Essay on impact of being first generation college grad when one joins an academic department | Inside Higher Ed

I am only an acquaintance of David Beard, and I'll admit we don't share a general perspective on politics or life. I, too, am a "first-generation" faculty, first-generation college student, first-generation graduate student, et cetera. I remain much closer to my family and the community from which I came than to the beliefs or perspectives of the university faculty where I have studied and worked.

A bit of Beard's introduction and a link to the entire essay:
First-Generation Faculty
March 4, 2013 - 3:00am
By David Beard

I've been reflecting on my spectacularly unsuccessful ethos as a professional within my department.

I write "within my department" because I think that the ethos that carries me far enough in the field is one I'm thinking doesn't work well in a departmental context. And to be clear, I've been a faculty member in two departments, so I'm not complaining about my department.

A colleague-friend once pointed out that I'm basically a puppy dog in my local professional interactions -- eager to be liked. I think there's a limited accuracy to that statement, so I'll accept it but add a little nuance. My attitude is not a desire to be liked; rather, it's a desire not to be disliked, which stems from being a first-generation college student.

Context: Like many of my colleagues and friends in rhetorical studies, I was a first-gen student. I am only the fifth person in my entire family to make it past middle school. And like a lot of first-gen kids, I experienced substantial dislocation from my family. As a kid, my great-grandparents and my grandparents and my great-aunt lived together in a three-bedroom house. Some were retired, some worked part-time, and some did the early shift, the end result being that we always were home together by 4 p.m., in time for late afternoon game shows and dinner by 4:30. (It was years before I learned that most people eat after 5 p.m..)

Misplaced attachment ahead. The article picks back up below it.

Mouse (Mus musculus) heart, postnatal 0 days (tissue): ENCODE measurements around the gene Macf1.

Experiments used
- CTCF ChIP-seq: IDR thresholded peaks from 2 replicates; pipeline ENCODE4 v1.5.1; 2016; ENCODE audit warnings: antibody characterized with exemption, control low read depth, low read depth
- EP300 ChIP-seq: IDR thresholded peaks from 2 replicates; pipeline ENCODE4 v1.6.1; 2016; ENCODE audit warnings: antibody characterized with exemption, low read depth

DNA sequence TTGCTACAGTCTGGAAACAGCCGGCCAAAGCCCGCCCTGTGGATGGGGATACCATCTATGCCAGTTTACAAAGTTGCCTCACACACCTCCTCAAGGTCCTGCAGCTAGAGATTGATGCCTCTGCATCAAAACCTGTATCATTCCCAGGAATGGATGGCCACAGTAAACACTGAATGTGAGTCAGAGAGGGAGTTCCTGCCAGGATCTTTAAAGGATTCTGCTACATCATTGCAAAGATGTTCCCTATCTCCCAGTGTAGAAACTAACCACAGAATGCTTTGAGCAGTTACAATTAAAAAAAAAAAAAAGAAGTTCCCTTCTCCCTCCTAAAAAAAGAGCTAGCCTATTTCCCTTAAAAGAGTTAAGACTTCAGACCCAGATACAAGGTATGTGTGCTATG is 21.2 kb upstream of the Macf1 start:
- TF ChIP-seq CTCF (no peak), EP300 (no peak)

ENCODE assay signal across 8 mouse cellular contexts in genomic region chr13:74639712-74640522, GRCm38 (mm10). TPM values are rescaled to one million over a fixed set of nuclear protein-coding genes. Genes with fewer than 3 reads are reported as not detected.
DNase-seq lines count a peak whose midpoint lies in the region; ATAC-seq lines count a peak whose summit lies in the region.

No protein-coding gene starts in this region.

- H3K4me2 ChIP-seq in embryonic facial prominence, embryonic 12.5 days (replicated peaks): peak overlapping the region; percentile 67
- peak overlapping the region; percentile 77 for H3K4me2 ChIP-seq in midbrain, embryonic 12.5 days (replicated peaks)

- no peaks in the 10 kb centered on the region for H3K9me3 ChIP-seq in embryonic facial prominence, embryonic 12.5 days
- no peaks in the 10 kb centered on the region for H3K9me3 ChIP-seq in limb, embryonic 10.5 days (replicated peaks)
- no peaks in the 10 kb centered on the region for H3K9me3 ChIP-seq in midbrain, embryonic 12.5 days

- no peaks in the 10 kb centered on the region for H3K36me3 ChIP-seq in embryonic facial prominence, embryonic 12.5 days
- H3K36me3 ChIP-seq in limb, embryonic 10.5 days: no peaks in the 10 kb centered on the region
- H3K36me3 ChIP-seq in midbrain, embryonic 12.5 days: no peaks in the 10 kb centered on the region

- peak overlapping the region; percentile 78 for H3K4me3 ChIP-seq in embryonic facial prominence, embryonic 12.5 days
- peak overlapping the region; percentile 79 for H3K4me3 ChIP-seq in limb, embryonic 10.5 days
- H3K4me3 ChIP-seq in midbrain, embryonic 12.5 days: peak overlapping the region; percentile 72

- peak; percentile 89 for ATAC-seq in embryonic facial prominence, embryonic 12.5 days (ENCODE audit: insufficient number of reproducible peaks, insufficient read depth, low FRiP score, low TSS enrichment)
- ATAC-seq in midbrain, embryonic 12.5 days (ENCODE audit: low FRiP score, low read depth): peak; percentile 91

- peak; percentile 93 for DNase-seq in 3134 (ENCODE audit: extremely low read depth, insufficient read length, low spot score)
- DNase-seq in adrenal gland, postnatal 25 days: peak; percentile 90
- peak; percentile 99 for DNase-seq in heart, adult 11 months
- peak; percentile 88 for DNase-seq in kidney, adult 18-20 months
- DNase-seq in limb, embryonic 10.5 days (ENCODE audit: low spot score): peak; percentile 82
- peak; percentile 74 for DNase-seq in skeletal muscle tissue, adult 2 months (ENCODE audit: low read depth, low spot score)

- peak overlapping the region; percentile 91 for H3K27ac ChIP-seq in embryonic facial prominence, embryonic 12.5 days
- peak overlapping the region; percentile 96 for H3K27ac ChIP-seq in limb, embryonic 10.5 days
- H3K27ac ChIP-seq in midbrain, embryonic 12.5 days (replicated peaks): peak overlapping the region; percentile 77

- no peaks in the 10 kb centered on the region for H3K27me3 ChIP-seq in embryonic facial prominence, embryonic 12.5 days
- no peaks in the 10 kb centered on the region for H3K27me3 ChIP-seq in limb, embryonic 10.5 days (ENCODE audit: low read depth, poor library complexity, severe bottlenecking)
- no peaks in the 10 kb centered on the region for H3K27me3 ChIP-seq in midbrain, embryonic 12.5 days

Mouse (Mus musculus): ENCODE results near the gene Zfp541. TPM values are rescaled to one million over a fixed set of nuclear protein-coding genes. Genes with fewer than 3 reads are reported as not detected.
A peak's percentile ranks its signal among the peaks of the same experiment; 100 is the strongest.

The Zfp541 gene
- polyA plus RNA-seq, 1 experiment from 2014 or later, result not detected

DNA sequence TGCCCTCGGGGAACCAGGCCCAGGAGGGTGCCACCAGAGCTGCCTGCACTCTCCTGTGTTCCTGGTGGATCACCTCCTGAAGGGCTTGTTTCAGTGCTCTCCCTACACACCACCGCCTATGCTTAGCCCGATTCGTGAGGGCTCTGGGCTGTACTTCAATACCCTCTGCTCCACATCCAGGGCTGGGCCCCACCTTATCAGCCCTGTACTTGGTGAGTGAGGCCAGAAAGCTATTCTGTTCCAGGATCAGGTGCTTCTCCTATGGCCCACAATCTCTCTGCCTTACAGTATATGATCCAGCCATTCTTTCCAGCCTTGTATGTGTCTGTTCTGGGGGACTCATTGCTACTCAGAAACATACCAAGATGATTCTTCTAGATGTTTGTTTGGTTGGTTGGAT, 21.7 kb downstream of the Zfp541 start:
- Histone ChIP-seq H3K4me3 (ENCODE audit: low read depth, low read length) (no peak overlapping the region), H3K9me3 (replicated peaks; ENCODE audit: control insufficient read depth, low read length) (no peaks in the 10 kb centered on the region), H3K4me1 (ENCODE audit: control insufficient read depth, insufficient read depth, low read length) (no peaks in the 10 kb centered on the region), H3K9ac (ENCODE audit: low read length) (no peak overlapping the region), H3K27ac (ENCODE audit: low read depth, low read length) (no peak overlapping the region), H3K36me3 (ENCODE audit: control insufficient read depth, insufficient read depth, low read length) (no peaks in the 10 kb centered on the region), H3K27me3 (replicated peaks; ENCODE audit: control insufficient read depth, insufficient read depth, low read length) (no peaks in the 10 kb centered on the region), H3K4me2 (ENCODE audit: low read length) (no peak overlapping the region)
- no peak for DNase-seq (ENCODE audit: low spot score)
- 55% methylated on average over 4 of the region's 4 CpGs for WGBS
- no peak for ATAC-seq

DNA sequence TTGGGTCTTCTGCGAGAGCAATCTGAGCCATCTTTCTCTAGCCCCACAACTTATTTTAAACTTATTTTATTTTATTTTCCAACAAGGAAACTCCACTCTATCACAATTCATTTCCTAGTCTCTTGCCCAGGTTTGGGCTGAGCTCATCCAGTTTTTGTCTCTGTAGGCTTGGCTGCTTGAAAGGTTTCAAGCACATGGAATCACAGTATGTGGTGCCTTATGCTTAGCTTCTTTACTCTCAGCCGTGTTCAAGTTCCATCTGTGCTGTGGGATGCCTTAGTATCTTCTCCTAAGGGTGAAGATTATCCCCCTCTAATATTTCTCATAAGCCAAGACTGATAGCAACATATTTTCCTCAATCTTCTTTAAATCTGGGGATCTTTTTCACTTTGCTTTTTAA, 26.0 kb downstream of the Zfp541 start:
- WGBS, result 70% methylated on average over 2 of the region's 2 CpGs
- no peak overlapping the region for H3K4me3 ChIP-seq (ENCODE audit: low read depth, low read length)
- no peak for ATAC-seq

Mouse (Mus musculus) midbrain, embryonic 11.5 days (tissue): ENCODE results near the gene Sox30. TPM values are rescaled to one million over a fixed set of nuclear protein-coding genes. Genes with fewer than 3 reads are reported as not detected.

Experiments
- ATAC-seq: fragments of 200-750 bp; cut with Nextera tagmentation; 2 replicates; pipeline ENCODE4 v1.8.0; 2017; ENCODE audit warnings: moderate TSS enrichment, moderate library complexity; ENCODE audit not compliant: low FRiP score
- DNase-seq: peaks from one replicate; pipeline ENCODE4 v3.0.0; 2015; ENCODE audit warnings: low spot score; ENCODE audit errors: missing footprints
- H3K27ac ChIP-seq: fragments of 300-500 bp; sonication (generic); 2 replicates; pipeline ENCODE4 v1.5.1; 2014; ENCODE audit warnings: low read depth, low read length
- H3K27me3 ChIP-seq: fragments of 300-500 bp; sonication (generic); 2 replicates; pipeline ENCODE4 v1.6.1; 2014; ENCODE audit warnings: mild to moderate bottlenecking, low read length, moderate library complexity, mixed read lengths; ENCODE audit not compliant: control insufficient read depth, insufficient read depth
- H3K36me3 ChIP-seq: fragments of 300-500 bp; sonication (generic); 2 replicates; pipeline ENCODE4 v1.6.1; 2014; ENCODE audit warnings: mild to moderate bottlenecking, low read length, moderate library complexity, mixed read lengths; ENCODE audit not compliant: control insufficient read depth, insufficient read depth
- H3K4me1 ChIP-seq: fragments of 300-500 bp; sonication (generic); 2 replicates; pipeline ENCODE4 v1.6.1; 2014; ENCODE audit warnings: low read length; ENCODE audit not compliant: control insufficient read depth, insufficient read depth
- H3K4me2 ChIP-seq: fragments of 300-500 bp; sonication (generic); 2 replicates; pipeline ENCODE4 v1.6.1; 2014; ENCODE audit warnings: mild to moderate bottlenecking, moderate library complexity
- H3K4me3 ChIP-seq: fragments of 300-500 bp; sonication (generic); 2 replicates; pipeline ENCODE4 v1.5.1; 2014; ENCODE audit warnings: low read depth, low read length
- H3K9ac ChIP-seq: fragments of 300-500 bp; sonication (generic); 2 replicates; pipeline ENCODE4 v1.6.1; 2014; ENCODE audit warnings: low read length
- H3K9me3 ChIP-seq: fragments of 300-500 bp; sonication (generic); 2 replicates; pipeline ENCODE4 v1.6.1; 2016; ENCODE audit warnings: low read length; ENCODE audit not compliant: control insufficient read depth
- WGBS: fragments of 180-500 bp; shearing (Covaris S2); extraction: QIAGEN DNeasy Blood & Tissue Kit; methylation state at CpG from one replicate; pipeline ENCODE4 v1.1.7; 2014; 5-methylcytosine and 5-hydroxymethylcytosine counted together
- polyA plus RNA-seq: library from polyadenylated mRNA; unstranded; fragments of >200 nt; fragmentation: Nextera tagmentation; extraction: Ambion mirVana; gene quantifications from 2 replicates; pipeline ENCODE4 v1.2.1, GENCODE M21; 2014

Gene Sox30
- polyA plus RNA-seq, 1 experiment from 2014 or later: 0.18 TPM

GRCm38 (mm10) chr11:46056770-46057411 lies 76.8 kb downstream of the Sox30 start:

I think I have discovered three things that I would share with an academic son or daughter, were I to have one:

1. Transparency doesn't work with people who presume that other people are not transparent.

2. Maybe "family will relate to you consistently because they know who and where you are," but so will colleagues, and they will be able to outthink you all the time because you are on their map and they are not on yours.

3. Expertise is never recognized locally, whether you argue from it or not. Expertise is often recognized across the discipline, but only sometimes within the department.